Some of our best friends couldn’t tell us their total body count if their life depended on it (and they certainly can’t recall last names…and even some first names) — but they still get let into church. Another friend is proud to claim three as her lucky number. And guess what? There’s not a single slut among them. As long as you consider each new partner a cause for celebration rather than concern, there is no magic number that, when reached, will magically transform you from a madonna into a whore.

Horizontal citizens’ brigade,

Em & Lo

Here are a few ways to have sex without feeling slutty:
10 Steps to Getting Casual Sex Right

7 Comments

  1. Once, a close friend described herself as a slut. I got angry with her. The word has such negative connotations that simply do not apply to her, now or then or in the past. She was a wonderful woman that had a lot of love to give. The fact that she saw having sex with men when not in a romantic liaison as something that was wrong. I asked her that when she slept with such a man, did she feel nothing for her partner in the moment? She answered, except for a couple, she always felt connected in the moment. There you go. Just so you know I never slept with her.

  2. For better or worse there’s no numerical standard: women have been judged and punished for being “sluts” for nothing more than looking at another man, and given a pass for having sex with the entire Russian army and all their horses (Katharine the Great.) So finding a “number” that will reliably shock or relieve a partner ten years from now is gonna be tough.

    You asked for something more tangible than the (excellent) when you feel comfortable but only when you feel comfortable. So let’s try and make up some numbers.

    So let’s say you’re over-the-top cautious and always wait till the 10th date to have sex. And only date one person a year. By age 30 your “number” would be 12. (13 counting your ex boyfriend.)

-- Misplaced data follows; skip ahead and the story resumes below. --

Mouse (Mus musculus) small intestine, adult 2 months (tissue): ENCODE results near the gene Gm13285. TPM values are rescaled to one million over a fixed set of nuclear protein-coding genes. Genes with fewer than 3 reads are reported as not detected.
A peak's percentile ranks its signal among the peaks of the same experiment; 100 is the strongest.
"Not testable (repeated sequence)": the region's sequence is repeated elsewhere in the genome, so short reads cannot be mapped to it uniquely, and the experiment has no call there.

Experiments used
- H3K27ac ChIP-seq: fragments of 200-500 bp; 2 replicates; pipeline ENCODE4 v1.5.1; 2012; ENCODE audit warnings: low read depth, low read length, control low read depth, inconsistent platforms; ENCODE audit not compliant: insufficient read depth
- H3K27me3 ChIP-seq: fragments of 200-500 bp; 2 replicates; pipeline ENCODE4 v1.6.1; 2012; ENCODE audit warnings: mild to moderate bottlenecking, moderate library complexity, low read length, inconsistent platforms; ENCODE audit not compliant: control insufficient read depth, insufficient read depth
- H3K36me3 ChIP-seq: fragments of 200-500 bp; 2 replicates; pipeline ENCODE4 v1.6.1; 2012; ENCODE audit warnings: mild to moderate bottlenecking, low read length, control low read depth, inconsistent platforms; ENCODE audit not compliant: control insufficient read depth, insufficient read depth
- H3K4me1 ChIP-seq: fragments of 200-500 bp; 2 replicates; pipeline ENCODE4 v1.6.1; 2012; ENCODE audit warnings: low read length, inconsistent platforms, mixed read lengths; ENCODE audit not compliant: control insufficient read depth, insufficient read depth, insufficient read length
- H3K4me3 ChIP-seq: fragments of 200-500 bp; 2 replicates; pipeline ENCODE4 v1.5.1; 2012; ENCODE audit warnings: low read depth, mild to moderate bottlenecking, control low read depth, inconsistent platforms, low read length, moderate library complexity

But anyone calling you a “slut” for averaging one partner a year needs to go back to their monastery.

    And as for worrying what number a partner might worry about ten years from now? By age 30 most people have stopped thinking much about their partner’s “number.”

    Good luck!

    DTI

    1. Yeah, a reasonable guy takes math into account.

      I lost my v-card at 17. If I had sex with only one woman per year since then, I’d be at 19 partners.

      Sex with 19 people might sound like a lot. Sex once a year sounds like very little. There’s no right answer.

  3. Just in case you do wind up with a high number, keep in mind that some of us prefer that in a partner. I find female promiscuity very exciting and wouldn’t be compatible with a sexually unadventurous woman.

  4. The term “slut” is better thought of as a political term than a sexual term. It is used as a way to control women, both to keep them “in their place” and to discourage their sexual autonomy. Don’t believe me? Then why are 13-year-old virgins, women who have been raped, and women of a lower social class sometimes called “sluts.” A recent study of college students found that sorority women characterized lower-status (often non-college) women as sluts even when they had less sex than the sorority women. The literature about slut-shaming is extensive but it usually comes down to the same thing: power, not morality.

    Have sex with whoever you want to as long as YOU want to have that sex and aren’t doing it to please others or somehow prove something to yourself. And if anyone calls you a slut simply say “do you mean I enjoy sex and don’t let others tell me how to live? How sad that you don’t.”

  5. Dear Not Quite Like a Virgin,

    I don’t have a hard and fast number for you but, if you are being selective, having sex on your terms, say no more than you say yes you are not a slut.

  6. Dear Not Quite Like a Virgin,
    If you read eighteenth-century British literature, you will see “slut” used in its original sense of “a dirty, untidy woman.” To me a woman who is dirty and untidy is unattractive, but a woman who is sexually experienced is, ahem, err, cough – hot. You know your body; you are learning what you like; you can give me directions on how best to please you – terrific!

    Then, to underline Em and Lo’s excellent point that “buying into double standards never improved anyone’s sex life,” I will ask you to answer the question that I have posed to a number of women: what is the male equivalent of “slut”? No one was able to answer that question with anything better than with, the equally sexist, “man-whore.” Please forget the word “slut,” except in its original sense when you are deep into Fielding’s delightful _The History of Tom Jones_.

    Do you treat your lovers with respect? Are you sensitive to their needs? Do you, in short, “like sex, are responsible with your body and the emotions of the people you’re sleeping with,” as Em and Lo say? If your answers to these questions are “yes,” “then who cares how many notches are on your belt?” (amen)

    But, hey, I’m a man. What do I know?